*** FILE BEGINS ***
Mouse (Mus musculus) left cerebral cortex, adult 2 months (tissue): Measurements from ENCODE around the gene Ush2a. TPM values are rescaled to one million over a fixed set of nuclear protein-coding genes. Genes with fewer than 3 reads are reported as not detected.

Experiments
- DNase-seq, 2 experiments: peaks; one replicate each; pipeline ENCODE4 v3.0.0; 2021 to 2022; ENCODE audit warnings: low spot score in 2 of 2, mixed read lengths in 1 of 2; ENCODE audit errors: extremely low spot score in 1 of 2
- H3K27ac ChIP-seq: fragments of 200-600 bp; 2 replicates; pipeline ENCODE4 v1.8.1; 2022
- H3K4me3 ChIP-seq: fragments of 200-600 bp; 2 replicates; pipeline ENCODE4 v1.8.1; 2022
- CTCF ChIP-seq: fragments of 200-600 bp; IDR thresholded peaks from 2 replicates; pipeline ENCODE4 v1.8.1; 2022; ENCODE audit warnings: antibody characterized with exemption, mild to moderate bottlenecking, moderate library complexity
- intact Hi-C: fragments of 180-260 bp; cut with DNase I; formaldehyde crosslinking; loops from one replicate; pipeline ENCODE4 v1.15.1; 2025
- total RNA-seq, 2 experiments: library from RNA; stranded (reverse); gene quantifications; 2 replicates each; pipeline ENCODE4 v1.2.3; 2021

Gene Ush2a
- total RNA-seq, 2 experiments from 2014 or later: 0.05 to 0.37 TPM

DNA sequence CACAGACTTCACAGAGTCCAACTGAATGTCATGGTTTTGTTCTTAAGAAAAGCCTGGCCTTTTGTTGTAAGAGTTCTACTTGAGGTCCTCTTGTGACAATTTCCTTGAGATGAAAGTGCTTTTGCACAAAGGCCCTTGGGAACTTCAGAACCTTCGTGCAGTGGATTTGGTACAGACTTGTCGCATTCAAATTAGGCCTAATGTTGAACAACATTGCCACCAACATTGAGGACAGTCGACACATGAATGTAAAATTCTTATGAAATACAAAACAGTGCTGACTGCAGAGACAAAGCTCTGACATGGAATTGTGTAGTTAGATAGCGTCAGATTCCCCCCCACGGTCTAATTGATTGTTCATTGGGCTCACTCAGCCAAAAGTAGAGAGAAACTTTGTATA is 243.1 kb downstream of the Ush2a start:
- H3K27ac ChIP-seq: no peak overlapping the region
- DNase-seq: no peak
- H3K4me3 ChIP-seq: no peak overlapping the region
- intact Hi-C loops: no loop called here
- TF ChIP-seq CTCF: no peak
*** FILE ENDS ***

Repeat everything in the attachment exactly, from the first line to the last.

Mouse (Mus musculus) left cerebral cortex, adult 2 months (tissue): Measurements from ENCODE around the gene Ush2a. TPM values are rescaled to one million over a fixed set of nuclear protein-coding genes. Genes with fewer than 3 reads are reported as not detected.

Experiments
- DNase-seq, 2 experiments: peaks; one replicate each; pipeline ENCODE4 v3.0.0; 2021 to 2022; ENCODE audit warnings: low spot score in 2 of 2, mixed read lengths in 1 of 2; ENCODE audit errors: extremely low spot score in 1 of 2
- H3K27ac ChIP-seq: fragments of 200-600 bp; 2 replicates; pipeline ENCODE4 v1.8.1; 2022
- H3K4me3 ChIP-seq: fragments of 200-600 bp; 2 replicates; pipeline ENCODE4 v1.8.1; 2022
- CTCF ChIP-seq: fragments of 200-600 bp; IDR thresholded peaks from 2 replicates; pipeline ENCODE4 v1.8.1; 2022; ENCODE audit warnings: antibody characterized with exemption, mild to moderate bottlenecking, moderate library complexity
- intact Hi-C: fragments of 180-260 bp; cut with DNase I; formaldehyde crosslinking; loops from one replicate; pipeline ENCODE4 v1.15.1; 2025
- total RNA-seq, 2 experiments: library from RNA; stranded (reverse); gene quantifications; 2 replicates each; pipeline ENCODE4 v1.2.3; 2021

Gene Ush2a
- total RNA-seq, 2 experiments from 2014 or later: 0.05 to 0.37 TPM

DNA sequence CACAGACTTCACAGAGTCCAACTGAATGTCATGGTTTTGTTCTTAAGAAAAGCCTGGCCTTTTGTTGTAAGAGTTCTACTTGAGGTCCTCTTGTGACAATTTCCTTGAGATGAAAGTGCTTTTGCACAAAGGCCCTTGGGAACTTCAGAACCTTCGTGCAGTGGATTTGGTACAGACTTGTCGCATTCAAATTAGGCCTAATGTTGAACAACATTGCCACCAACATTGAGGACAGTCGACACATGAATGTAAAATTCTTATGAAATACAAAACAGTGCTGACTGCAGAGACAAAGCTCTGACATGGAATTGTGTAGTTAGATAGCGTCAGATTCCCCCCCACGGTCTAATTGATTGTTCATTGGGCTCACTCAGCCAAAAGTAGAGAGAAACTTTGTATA is 243.1 kb downstream of the Ush2a start:
- H3K27ac ChIP-seq: no peak overlapping the region
- DNase-seq: no peak
- H3K4me3 ChIP-seq: no peak overlapping the region
- intact Hi-C loops: no loop called here
- TF ChIP-seq CTCF: no peak